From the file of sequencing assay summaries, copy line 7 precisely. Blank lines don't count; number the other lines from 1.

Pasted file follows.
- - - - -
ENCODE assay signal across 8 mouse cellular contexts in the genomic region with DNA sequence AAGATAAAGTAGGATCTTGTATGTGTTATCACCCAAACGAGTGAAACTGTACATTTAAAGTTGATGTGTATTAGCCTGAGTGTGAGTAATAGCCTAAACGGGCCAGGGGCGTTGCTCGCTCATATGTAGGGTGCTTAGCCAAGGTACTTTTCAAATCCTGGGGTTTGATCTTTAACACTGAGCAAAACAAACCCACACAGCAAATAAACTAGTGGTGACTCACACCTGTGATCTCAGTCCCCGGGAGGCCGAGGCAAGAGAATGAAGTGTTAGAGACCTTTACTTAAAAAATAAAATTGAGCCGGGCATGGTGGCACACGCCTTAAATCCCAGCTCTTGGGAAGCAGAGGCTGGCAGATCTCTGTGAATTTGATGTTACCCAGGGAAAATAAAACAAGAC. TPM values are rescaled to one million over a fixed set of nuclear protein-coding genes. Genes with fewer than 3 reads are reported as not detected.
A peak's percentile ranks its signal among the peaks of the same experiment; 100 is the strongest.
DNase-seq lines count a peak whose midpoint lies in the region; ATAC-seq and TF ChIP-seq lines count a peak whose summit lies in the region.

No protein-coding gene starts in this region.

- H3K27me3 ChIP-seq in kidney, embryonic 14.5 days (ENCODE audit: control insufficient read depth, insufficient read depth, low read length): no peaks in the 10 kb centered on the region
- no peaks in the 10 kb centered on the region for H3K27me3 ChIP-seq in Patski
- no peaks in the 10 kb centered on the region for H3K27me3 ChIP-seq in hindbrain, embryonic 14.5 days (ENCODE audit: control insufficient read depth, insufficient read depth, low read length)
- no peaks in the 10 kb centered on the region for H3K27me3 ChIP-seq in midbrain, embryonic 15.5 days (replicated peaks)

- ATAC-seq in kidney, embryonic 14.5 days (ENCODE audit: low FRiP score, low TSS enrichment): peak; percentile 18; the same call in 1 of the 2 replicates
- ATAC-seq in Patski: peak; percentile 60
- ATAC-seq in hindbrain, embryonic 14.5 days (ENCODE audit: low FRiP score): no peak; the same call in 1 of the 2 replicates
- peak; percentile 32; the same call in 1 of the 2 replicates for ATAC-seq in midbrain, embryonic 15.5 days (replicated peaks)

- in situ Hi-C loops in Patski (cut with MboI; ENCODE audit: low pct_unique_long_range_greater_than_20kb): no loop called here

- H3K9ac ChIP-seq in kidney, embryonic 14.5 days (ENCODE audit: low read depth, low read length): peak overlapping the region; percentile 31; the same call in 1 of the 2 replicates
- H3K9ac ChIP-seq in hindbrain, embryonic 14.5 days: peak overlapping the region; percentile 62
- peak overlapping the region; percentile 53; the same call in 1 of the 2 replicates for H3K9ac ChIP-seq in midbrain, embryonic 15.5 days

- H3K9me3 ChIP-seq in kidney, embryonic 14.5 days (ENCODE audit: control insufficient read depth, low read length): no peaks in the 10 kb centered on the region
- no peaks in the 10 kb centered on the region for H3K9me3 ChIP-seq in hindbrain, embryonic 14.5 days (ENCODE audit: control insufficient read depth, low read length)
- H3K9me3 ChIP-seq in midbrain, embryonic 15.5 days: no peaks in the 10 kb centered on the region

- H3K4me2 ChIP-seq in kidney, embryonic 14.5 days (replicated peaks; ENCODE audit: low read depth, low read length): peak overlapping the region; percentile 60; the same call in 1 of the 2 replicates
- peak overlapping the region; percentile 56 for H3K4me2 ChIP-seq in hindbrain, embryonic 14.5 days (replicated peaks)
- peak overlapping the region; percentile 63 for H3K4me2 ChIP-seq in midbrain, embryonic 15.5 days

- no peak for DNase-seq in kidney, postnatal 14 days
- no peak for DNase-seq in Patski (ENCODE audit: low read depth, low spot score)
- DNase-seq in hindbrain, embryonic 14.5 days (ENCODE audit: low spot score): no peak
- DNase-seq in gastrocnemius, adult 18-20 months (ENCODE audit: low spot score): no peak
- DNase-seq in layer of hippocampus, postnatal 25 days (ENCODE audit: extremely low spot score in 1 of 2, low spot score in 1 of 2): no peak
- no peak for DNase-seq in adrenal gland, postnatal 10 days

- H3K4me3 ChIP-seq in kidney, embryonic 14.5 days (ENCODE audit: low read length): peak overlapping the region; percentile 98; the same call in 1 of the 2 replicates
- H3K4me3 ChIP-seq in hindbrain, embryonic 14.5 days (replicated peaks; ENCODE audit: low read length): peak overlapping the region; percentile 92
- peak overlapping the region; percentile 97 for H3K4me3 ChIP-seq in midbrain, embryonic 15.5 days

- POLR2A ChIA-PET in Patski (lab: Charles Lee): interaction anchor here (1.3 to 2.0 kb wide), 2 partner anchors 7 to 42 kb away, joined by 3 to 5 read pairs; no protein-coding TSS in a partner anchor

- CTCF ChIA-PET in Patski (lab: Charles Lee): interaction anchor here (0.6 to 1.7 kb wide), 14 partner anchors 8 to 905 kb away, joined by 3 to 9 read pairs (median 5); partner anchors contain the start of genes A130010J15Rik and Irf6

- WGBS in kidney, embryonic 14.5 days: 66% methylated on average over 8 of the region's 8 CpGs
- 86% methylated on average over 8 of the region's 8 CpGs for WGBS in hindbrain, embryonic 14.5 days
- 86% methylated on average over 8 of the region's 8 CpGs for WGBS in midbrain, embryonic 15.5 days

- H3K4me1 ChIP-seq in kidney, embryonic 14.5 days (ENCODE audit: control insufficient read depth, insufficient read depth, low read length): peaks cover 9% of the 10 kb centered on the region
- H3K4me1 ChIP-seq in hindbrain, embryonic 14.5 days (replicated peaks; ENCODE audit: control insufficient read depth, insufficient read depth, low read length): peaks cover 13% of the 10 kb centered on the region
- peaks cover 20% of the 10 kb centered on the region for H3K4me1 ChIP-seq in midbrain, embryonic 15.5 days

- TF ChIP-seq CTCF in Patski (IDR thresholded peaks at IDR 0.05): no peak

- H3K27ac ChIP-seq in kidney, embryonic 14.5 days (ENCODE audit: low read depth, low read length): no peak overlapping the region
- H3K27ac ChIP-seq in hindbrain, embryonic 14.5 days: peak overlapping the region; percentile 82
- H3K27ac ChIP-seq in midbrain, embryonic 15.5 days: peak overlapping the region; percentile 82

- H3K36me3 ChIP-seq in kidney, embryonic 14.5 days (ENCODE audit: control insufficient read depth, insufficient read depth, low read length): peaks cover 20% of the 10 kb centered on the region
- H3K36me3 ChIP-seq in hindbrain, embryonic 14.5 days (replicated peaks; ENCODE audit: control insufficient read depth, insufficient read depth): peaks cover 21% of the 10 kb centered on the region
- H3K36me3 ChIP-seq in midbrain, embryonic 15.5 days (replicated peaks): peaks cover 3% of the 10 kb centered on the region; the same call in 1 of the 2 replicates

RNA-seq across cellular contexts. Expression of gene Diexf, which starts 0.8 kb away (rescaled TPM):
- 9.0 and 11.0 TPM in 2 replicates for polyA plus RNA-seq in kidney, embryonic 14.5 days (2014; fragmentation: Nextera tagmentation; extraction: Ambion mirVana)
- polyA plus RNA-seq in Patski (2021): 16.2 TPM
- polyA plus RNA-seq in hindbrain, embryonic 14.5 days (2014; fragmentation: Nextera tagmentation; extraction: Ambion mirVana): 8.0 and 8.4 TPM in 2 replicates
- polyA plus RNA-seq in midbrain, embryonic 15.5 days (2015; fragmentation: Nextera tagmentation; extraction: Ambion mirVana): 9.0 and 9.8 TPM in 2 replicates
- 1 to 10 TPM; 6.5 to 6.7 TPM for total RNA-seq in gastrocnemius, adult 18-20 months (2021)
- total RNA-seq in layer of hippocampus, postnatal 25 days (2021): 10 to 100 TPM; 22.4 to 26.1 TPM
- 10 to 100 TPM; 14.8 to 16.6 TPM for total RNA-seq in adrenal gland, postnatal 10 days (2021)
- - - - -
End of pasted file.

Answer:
- no peaks in the 10 kb centered on the region for H3K27me3 ChIP-seq in hindbrain, embryonic 14.5 days (ENCODE audit: control insufficient read depth, insufficient read depth, low read length)